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Using Your In-Ground Shelter Effectively In the Event Of a Natural Disaster

Underground or in-ground shelters are literally a lifesaver during a natural disaster. Because they are in-ground shelters, you are protected from high winds, which cause the vast majority of injuries during a tornado or even during severe thunderstorms.

Injuries and fatalities are caused by blown debris, collapsing structures and downed power lines. Have your in-ground shelter installed and maintained by a reputable installer/contractor to ensure the safety of your family and yourself.

In-ground shelters are for protection from natural disasters so they must be readily accessible at all times. Obviously, the shelter must be waterproof and large enough to accommodate you and your family with considerations given to growth of your family. You should also consider neighbors and friends who may need protection along with room for emergency supplies such as food, water, blankets and so forth. Accessibility is important and in particular for small children, the elderly and persons with disabilities.

When deciding on size and amenities you should consider what happens if your home is destroyed because of a tornado? Can you use your shelter as temporary living space? Some shelters are only for protection from the storm and only have room for seated individuals and emergency supplies.
There are several ways to illuminate and heat or cool your shelter, one way is by using generators and another is utilizing solar power that can recharge battery packs. Carefully consider illumination, plus heating and cooling options. Tornadoes can essentially strike at anytime of the year, so extreme weather conditions after the storm must be taken into account.

Connecting to the line that services your home means that when service is interrupted to your home, your shelter will go dark as well, so it is important that if you want or need power to your shelter you use sources other than your local power company. Generators must be protected and run above ground. Start the generator before the storm strikes to save precious time.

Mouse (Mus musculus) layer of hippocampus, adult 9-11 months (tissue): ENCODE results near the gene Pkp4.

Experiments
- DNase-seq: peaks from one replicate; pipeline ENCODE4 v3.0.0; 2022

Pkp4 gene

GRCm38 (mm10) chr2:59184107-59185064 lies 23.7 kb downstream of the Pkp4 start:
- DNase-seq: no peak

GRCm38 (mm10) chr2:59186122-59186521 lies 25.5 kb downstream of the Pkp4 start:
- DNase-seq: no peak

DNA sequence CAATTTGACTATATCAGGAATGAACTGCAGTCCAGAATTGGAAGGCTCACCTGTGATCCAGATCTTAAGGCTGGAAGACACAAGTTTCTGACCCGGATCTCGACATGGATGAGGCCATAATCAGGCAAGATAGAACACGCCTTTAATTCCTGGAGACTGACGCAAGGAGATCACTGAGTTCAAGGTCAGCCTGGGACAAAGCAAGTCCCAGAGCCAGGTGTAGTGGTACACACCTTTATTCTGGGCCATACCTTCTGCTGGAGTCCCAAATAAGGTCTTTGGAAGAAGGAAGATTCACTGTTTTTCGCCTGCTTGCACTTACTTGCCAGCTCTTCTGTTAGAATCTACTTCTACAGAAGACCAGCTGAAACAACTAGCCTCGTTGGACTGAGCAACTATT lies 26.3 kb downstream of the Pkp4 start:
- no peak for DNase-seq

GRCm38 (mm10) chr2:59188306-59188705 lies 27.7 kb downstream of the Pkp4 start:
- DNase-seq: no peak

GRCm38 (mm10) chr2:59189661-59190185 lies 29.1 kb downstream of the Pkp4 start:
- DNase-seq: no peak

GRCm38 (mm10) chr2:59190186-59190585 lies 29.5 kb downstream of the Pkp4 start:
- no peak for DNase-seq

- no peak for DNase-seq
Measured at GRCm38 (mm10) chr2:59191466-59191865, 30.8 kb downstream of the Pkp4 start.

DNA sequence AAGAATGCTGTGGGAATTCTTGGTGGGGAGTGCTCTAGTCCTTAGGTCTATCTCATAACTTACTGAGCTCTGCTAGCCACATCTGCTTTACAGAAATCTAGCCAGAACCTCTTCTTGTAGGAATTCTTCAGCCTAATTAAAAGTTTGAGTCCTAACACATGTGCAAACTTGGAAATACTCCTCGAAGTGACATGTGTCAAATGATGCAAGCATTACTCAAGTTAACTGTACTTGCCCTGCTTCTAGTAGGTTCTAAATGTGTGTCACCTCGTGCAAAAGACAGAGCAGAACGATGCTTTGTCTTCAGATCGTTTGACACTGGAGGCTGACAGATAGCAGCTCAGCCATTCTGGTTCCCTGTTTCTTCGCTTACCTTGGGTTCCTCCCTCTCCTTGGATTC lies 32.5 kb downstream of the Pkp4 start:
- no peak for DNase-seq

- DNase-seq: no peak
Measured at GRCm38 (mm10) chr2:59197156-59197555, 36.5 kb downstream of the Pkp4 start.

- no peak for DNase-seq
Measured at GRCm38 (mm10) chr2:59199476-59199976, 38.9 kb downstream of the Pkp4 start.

Keep your shelter clean and do not use it for storage of household goods. It is not a matter of if a storm will strike only a matter of when, so you must be prepared at all times. Do not allow children to use it as a playhouse or club house or otherwise take it over. The reason being is your emergency supplies may not be intact, or the shelter itself will not be ready in the event of an emergency.

Preparing For a Tornado

Tornadoes unlike hurricanes cannot be tracked by satellite imagery. Storms that generate tornadoes can however, be tracked. Tornadoes are predicted or forecasted based on weather conditions that can produce tornadoes. Once meteorologists indicate the current weather conditions can produce a tornado assume there will be one and prepare to go to your shelter. Do not wait until you see a funnel cloud before getting into your shelter because many storms can produce destructive straight-line winds that can bring down trees, blow debris and collapse structures.

Tornadoes move quickly, so your emergency supplies are not necessarily used during the storm but after. The following is a list of supplies that will allow you to sustain life in the days following a destructive tornado. You must be prepared for extended power disruptions, to include an interruption or contamination of your water source.

  • Three To Five day Supply of Drinking Water (One Gallon Per person)
  • Three To Five Day Supply Of Foods That Require Little To No Preparation
  • Emergency Heat Blankets Are Recommended Instead of Blankets From Your Home
  • Emergency Blankets Take Up Little Space And Their Insulating Abilities Are Not Effected Even
  • When Wet Or Damp One Blanket For Every Individual
  • First Aid Kit
  • Shovel
  • Axe
  • Tools For Emergency Repairs To Your Home
  • Tarps For Covering Holes In Your Home's Roof Or Walls
  • Insect Repellent
  • Portable Charcoal Grill And Or Camp Stove
  • One Gallon (Unopened) Plain Household Bleach For Emergency Water Purification
  • Medicine/Eyedropper For Measuring Bleach
  • Individual Water Containers/Canteens One For Each Family Member
  • Gloves
  • Study Shoes And Clothes Appropriate For the Season
  • Quality Nylon Rope For Lashing Tarps
  • Roll Of Duct Tape
  • Emergency Radio
  • Battery Operated Illumination
  • Matches/Lighters
  • Personal Hygiene Items

Adapt the list to include prescription medications and other personal preferences but do not overload your shelter. Keep your supplies in the shelter, and inventory every 90 days to check for expiration dates, charged batteries and to ensure nothing is missing. Turn off the main electrical breaker as well as any gas valves to the home just before leaving for the shelter. The electrical or gas system can be damaged and you should have it inspected before reconnecting services.

Practice exiting to the shelter, and shutting off gas valves and the main electrical breaker. Practice in daylight as well as, in darkness. It is very easy to become disoriented in the dark even when you are familiar with the area. Do not place anything between the shelter and the exits you will use to evacuate to the shelter. Keep in mind one or more emergency exits may be covered with debris so always have multiple exit plans, and you can even use a ground floor window. It is important you do a head count before and after and establish who goes into the shelter first and last. The first one in turns on lights and the last one in secures the entrance. Once inside do another head count.

These are the basics of using a storm shelter for survival. Your individual list may be a bit different depending upon your needs and the needs of your family.


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